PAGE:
I was just reading the Guardian’s review of the season finale:
The author basically says that book 4 and 5 are far from mind-blowing, so I was wondering if some among you could give us a non-spoilery evaluation of these books? Do you agree with this article ? Are they boring compared to the first three?
(I ask because I’m considering reading the books now if its true, but maybe wait if their is a lot of surprising moments like the last episode)
The common complaint about the two books–besides the gap between releases, which no longer applies–is that not much happens. There’s a lot of characters being moved around (the general thought is that Martin needs to get people into specific places but is unwilling to just timeskip a book) and even some new ones introduced but all for little or no payoff. That said, I think a lot of people also agree that book 4 is more interesting than book 5. But yes there are some surprising moments and if you are one of those people that don’t want to know anything but the TV show just wait for HBO.
I’ve just re-read the whole series, and my overwhelming sensation is that it’s not nearly as good as I thought it was the first time round. For some reason, this time round, his writing feels stiff and dull, and his characters a little thinly drawn.
There’s a tremendous amount of story and plot, but I wasn’t able to extract much enjoyment from the books. I did feel that it started to go downhill around book 3, and 4 and 5 didn’t pull it back up to even the level of 1 and 2. I don’t plan to read them again, though I will read the next books as they come out.
Books 4 and 5 run concurrently until about the last 25% of 5. Most of the characters you like are missing from 4, but are in 5. Like others said it’s mostly moving characters around and getting them in the proper places for books 6 and 7 (and now possibly 8 :eek:).
FWIW, I thought 5 was marginally better than 4, if only because that’s the on Tyrion Lannister is in. Unfortunately, by this time Martin seems to have fallen out of love with his characters, and Tyrion doesn’t get much opportunity to be himself with a vengeance.
Yeah, books 1-3 are the ones that are worth it, and they’re mostly worth it for the first read-through when the twists surprise you. On re-reads, I notice the dearth of emotional content, which for some reason bothers me. Maybe because I’m a chick.
I enjoyed 4 and 5, but not as much as 1 through 3. On re-reads, I enjoyed 4-5 more than the first time around. Not nearly as many big moments, but lots of little moments for those who love the characters and the world.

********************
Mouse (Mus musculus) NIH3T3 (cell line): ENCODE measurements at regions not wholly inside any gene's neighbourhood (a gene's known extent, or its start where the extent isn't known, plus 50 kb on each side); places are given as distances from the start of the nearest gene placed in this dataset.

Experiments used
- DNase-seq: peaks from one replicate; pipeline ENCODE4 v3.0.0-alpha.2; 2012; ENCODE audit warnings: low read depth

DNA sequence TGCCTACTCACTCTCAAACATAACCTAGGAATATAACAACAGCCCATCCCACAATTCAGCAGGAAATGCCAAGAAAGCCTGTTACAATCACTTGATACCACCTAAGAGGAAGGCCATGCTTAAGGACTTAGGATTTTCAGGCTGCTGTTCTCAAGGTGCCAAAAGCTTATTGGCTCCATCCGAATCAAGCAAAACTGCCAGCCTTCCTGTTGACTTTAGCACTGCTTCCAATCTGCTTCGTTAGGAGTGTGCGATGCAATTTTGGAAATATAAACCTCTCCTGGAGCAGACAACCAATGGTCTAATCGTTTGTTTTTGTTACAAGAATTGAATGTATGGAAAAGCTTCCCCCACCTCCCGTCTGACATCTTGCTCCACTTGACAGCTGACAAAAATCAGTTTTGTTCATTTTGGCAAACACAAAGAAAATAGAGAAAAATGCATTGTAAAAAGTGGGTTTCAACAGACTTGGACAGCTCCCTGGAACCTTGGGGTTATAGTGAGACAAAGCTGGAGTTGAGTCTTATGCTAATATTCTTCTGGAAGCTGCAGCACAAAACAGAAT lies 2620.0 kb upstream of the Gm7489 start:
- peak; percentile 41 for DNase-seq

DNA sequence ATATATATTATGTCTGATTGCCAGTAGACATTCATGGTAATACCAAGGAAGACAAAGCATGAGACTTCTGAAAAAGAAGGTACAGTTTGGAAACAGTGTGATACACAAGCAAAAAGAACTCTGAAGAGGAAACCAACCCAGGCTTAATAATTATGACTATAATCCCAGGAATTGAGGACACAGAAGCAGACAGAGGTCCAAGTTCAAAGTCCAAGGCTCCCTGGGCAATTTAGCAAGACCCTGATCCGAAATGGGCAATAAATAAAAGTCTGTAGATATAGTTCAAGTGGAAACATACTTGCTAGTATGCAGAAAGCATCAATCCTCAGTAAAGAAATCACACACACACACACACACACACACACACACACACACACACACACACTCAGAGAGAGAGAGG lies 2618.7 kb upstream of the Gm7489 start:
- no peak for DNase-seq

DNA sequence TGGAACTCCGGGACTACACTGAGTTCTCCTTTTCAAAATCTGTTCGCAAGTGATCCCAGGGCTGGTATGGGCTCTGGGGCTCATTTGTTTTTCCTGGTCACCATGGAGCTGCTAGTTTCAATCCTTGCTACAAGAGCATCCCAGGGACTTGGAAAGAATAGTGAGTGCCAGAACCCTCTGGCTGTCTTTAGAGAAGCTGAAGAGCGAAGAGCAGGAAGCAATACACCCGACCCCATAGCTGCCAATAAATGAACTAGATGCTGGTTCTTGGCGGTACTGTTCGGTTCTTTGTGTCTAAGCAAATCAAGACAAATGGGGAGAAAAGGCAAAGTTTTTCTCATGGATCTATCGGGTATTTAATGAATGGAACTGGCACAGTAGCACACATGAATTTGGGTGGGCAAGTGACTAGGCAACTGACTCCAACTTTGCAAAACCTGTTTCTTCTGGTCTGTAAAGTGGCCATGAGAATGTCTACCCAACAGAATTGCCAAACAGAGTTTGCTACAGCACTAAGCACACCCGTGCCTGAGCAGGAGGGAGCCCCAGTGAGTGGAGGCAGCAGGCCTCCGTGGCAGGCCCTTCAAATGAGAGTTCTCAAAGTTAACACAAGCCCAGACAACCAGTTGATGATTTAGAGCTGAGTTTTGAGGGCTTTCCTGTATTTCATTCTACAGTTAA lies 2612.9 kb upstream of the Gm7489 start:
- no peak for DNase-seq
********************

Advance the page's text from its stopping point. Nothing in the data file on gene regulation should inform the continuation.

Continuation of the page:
I suspect it might be more enjoyable to read the two books together in some sort of hacked order (because the events of both books are largely concurrent), and I’m pretty sure such a hacked order (you’d have to go back and forth between the books) is out there on the web.
As has been alluded to, Books 4 and 5 are basically one big book. Martin was writing Book 4, realized it was going to be too long for it be one book, and so, instead of chopping in half chronologically, he split it up geographically, following one set of characters in Book 4 and an entirely different set in Book 5 (until the end of Book 5, when it passes the end of Book 4 chronologically and the Book 4 characters start showing up again).
I think this was a baffling poor decision on Martin’s part, made worse by the fact that Book 4 is largely dominated by characters we’ve never met before and/or have never been that interested in, relatively speaking. So in Book 4 there’s no Jon, no Tyrion, no Daenerys, and no Davos. We spend a shit-load of time on the internal politics of Dorne and the Iron Islands – some of this stuff is fun (especially the latter), but still.
I guess what I’m saying is that I thought the fourth book was a bit of a slog. I like Book 5 a lot more (though it’s no Book 3).
It’s actually the contrary. Martin tried to timeskip, but realized the flashbacks were taking up too much space and becoming unwieldy and therefore went back to write the books straight through rather than when he wanted to have it set.
Personally I think Books 4 and 5 actually have a lot more happening in them than people remember. But we were hungry for books after Book 3 and so much stuff happened in Book 3 that we were unprepared for a few books of more exposition than constant action. However, if you look at where everyone is at the end of Book 5 from where they were at the end of Book 3, there has been a decent amount of movement.